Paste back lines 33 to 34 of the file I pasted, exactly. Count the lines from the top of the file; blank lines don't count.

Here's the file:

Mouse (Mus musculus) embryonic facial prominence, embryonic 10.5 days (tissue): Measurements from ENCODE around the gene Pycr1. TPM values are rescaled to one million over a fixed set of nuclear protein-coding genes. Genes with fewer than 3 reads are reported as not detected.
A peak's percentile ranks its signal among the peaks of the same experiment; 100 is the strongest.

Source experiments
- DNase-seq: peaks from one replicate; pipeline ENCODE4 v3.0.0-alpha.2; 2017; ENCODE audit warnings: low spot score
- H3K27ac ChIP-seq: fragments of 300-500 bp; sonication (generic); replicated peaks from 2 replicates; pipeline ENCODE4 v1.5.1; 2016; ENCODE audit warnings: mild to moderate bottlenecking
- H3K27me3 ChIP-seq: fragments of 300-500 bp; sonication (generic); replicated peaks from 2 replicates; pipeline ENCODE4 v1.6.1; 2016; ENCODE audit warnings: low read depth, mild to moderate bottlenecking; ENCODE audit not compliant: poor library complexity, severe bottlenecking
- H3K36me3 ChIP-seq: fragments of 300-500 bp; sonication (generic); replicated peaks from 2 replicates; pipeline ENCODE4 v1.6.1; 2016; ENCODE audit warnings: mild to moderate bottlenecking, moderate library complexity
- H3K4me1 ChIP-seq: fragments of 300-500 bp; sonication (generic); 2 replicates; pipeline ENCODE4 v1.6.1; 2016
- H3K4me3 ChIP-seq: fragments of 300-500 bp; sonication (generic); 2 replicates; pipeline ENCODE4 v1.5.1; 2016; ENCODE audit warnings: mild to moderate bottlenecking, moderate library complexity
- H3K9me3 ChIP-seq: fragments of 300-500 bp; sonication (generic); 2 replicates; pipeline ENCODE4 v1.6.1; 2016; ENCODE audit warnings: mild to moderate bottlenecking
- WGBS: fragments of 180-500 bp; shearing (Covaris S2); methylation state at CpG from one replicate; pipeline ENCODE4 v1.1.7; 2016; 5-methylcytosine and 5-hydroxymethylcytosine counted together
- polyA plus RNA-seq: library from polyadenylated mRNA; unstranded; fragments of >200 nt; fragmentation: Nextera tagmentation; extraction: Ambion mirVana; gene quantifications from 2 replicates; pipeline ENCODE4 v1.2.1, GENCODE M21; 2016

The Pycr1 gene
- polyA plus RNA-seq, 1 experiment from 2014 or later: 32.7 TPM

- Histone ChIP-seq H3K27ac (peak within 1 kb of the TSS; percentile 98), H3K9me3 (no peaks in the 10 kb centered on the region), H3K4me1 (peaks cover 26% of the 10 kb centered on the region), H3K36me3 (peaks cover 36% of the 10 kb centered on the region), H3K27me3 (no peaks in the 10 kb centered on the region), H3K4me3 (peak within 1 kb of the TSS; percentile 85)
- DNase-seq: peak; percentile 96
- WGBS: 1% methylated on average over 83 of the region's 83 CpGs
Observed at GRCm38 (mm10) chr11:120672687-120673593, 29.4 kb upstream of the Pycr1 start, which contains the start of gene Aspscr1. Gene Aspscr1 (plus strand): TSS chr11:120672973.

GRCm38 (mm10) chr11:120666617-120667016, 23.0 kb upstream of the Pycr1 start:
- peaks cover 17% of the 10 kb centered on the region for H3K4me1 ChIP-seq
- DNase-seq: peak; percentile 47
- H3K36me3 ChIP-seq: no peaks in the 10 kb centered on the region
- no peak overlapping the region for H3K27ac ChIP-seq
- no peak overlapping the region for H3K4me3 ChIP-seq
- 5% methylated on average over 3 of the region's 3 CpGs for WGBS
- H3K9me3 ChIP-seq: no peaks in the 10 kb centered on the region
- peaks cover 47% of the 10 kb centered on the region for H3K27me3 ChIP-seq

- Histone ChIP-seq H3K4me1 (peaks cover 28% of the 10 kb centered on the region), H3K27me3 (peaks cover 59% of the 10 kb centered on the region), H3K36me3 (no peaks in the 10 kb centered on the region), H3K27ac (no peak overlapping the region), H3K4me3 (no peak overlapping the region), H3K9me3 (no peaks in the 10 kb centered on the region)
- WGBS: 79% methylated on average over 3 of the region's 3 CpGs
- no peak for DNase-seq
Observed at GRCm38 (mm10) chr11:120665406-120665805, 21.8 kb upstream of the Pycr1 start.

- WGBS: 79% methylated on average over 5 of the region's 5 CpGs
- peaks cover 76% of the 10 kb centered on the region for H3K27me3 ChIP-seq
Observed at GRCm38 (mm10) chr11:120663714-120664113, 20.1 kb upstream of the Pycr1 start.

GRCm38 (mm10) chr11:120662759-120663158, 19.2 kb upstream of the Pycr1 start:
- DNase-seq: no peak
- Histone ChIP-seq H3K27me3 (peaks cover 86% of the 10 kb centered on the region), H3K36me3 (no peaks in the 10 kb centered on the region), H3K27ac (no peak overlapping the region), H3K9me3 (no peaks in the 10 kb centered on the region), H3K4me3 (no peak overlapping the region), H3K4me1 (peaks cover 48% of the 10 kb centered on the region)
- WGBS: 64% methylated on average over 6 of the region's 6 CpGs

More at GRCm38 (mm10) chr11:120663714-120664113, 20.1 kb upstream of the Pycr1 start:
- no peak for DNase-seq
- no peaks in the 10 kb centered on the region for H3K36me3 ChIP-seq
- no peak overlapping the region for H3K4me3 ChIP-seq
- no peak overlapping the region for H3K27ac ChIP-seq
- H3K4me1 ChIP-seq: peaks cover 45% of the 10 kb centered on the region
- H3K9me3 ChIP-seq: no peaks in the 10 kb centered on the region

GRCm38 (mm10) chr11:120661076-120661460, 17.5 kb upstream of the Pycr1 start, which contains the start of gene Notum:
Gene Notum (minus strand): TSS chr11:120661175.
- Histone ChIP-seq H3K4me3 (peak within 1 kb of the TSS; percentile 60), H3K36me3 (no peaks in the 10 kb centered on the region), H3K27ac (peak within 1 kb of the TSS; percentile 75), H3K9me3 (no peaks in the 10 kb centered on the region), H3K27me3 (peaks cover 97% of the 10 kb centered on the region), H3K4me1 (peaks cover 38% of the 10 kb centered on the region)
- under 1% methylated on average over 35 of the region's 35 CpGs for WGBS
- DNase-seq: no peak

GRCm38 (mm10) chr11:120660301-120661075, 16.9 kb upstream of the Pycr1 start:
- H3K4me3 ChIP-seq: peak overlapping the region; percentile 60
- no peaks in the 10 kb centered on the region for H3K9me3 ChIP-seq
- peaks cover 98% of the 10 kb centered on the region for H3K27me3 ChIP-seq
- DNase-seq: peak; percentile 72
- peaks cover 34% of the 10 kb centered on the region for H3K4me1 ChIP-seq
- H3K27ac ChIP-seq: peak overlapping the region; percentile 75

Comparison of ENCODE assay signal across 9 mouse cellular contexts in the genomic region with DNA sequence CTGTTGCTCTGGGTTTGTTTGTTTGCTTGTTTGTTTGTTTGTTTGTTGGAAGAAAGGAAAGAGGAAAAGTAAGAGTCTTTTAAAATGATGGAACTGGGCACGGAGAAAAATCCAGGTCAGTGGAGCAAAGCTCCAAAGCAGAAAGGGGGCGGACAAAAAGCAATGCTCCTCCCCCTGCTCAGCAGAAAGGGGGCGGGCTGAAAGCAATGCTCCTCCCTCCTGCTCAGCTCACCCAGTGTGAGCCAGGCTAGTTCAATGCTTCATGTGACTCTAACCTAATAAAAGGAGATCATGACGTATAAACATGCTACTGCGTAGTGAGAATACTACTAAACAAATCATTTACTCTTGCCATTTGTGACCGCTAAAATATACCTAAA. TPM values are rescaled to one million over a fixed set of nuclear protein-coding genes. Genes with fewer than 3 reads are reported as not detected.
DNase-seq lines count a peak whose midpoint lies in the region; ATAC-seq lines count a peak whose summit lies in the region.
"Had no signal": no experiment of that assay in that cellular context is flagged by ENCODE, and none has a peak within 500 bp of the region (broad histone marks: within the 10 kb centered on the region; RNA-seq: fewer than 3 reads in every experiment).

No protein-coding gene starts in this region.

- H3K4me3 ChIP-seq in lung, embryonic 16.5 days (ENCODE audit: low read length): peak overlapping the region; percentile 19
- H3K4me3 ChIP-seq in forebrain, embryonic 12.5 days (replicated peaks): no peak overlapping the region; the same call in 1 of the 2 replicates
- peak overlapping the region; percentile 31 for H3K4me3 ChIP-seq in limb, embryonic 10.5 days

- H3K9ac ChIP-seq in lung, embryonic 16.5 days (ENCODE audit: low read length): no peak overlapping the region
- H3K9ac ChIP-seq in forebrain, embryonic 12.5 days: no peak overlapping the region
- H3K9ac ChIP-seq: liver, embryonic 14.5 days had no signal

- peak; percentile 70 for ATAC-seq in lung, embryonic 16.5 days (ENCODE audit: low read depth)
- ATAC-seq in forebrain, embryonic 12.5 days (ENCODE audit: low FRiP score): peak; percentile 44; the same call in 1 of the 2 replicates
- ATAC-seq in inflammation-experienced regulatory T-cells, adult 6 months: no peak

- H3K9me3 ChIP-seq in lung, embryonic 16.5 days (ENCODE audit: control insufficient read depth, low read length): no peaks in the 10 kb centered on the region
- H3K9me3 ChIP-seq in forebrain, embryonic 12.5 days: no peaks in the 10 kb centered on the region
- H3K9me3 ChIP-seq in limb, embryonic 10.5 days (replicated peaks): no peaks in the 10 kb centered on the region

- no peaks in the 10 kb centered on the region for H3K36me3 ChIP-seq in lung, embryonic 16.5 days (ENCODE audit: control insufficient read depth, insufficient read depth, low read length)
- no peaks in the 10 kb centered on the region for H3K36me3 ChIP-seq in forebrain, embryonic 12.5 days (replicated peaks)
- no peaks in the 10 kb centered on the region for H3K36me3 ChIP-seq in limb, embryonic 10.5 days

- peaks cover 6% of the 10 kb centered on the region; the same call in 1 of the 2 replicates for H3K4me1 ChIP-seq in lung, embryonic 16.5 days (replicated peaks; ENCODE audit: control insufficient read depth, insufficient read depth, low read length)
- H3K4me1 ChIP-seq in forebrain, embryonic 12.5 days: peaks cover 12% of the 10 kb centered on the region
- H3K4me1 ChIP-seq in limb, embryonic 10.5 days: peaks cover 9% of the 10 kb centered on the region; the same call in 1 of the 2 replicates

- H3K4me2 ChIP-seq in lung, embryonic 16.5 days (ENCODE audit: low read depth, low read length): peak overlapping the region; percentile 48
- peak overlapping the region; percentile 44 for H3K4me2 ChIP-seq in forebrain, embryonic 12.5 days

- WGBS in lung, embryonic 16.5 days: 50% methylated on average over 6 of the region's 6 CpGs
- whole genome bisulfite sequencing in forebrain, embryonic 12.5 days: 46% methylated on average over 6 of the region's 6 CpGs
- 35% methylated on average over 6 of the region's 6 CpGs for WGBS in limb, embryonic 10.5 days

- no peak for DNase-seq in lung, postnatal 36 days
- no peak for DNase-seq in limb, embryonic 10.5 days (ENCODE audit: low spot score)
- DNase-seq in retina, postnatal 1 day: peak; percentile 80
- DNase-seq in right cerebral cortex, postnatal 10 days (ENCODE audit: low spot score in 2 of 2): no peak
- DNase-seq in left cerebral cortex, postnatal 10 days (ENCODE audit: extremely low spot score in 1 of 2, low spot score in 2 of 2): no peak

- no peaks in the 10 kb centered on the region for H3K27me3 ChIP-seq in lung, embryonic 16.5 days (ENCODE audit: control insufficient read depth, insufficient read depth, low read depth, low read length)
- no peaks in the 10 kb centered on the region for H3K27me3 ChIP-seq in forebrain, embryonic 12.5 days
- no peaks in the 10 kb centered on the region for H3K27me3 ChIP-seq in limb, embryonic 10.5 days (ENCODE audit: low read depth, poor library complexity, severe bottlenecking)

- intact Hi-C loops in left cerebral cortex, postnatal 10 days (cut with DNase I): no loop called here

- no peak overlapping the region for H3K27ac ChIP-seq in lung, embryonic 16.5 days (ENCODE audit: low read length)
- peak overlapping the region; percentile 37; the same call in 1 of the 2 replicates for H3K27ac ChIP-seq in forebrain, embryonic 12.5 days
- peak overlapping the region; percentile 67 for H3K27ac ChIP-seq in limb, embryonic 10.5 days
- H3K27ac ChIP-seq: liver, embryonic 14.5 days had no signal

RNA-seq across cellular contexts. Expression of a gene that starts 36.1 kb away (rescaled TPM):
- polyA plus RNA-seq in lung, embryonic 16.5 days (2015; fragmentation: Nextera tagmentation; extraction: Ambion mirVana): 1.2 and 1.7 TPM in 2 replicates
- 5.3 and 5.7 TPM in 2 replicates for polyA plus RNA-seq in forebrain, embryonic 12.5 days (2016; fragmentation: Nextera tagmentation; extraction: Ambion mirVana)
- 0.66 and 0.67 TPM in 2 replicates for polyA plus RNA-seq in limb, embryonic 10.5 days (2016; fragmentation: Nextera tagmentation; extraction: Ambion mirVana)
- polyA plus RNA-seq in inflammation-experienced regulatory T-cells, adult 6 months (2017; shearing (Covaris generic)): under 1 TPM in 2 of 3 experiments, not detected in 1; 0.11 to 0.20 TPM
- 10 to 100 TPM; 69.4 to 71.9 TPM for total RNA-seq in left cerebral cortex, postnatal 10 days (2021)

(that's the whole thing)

- peaks cover 76% of the 10 kb centered on the region for H3K27me3 ChIP-seq
Observed at GRCm38 (mm10) chr11:120663714-120664113, 20.1 kb upstream of the Pycr1 start.